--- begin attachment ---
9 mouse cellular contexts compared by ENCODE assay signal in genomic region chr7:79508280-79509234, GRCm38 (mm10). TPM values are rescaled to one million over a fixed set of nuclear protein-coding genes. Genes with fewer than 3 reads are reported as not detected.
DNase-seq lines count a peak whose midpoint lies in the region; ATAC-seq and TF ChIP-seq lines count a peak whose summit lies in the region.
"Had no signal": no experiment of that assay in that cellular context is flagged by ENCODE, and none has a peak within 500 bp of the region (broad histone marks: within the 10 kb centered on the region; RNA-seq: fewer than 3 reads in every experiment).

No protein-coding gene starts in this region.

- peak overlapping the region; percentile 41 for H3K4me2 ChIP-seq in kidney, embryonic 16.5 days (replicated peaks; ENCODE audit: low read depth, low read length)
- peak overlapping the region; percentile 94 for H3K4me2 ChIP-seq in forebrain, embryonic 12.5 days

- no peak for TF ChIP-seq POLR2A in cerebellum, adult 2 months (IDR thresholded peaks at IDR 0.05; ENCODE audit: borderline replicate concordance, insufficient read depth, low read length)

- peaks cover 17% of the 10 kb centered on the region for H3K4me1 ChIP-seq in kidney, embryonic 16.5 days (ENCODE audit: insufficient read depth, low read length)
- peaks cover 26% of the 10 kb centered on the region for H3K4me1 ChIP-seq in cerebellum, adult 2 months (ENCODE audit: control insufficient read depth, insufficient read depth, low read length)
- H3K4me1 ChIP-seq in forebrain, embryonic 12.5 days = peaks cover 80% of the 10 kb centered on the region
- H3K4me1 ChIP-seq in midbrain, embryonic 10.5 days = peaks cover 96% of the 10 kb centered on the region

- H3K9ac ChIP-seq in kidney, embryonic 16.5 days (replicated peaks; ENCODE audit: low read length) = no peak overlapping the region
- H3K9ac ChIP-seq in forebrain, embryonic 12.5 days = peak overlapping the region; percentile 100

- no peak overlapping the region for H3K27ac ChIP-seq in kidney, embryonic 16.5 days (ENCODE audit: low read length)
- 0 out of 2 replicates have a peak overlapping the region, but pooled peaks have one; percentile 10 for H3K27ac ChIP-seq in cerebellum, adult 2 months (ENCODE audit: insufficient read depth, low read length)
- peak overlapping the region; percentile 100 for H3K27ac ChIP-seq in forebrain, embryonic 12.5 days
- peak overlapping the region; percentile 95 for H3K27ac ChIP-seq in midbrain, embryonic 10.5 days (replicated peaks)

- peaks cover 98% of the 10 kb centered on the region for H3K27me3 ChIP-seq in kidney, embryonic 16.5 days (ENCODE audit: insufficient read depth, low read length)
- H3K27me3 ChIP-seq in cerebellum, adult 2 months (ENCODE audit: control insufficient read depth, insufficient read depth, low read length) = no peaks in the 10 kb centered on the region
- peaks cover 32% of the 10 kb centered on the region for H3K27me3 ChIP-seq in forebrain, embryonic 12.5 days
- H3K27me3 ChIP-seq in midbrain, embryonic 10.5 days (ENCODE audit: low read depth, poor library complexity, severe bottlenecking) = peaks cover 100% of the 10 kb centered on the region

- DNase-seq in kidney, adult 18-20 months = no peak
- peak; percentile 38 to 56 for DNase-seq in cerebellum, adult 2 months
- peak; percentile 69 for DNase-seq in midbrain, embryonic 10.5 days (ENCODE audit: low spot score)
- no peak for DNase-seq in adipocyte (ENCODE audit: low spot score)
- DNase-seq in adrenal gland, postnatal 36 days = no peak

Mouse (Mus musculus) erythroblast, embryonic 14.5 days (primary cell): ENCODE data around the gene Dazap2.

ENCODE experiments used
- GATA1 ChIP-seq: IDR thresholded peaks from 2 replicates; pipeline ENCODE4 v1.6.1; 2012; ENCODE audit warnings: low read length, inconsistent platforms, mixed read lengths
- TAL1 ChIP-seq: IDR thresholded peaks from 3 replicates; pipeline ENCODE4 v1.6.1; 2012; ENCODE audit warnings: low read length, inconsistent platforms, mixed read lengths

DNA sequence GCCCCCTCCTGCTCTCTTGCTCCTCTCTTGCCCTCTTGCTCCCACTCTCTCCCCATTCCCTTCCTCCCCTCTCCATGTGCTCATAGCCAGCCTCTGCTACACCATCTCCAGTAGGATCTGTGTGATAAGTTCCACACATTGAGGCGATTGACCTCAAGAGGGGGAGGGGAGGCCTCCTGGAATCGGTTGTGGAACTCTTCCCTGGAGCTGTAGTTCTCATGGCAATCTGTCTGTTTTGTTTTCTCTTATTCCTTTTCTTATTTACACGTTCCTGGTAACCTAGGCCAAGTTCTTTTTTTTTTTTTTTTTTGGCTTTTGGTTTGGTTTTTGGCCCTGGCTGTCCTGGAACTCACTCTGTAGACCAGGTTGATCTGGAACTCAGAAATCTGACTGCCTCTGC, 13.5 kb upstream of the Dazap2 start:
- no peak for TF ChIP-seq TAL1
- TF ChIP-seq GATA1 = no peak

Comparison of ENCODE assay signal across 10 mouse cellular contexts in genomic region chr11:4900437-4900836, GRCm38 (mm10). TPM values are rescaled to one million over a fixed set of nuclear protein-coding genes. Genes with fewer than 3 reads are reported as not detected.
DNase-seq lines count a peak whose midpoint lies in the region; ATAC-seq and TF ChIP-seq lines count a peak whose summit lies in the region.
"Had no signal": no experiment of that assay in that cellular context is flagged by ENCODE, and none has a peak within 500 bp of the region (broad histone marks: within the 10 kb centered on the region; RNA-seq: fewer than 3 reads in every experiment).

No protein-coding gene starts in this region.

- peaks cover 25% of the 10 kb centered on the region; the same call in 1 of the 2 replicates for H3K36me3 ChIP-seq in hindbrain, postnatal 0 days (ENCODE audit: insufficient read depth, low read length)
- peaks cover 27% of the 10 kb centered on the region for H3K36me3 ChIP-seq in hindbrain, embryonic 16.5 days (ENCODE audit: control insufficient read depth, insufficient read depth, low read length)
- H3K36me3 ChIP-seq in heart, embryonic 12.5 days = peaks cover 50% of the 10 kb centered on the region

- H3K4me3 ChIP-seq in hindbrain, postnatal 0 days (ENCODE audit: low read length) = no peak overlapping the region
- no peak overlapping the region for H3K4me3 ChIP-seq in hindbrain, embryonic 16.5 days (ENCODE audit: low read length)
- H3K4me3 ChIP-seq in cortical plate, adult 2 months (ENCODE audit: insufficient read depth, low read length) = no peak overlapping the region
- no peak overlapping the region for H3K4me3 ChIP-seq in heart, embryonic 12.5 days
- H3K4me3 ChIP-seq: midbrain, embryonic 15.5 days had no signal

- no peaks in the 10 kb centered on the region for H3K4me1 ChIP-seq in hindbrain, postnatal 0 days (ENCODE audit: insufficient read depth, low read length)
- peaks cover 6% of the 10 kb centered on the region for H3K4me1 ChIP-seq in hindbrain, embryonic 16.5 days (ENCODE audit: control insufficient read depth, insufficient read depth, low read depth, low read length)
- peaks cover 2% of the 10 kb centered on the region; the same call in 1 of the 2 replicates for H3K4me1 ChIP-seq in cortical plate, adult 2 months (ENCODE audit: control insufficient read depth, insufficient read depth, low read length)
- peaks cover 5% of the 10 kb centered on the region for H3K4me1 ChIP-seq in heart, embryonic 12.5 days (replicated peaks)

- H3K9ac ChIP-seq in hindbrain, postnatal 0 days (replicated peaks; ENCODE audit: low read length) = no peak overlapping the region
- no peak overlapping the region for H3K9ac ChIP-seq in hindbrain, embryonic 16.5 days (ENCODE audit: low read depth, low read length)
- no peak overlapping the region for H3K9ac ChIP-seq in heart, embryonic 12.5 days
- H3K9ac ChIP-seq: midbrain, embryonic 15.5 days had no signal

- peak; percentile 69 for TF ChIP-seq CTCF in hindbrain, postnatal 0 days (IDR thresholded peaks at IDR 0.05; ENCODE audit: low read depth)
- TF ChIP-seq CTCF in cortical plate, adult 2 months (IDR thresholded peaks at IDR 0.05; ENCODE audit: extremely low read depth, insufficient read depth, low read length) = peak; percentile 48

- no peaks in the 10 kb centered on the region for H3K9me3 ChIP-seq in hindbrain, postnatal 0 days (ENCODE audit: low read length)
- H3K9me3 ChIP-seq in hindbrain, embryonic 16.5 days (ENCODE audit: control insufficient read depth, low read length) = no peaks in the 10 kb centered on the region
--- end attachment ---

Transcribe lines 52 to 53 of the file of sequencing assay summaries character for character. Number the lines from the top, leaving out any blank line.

- no peak overlapping the region for H3K9ac ChIP-seq in heart, embryonic 12.5 days
- H3K9ac ChIP-seq: midbrain, embryonic 15.5 days had no signal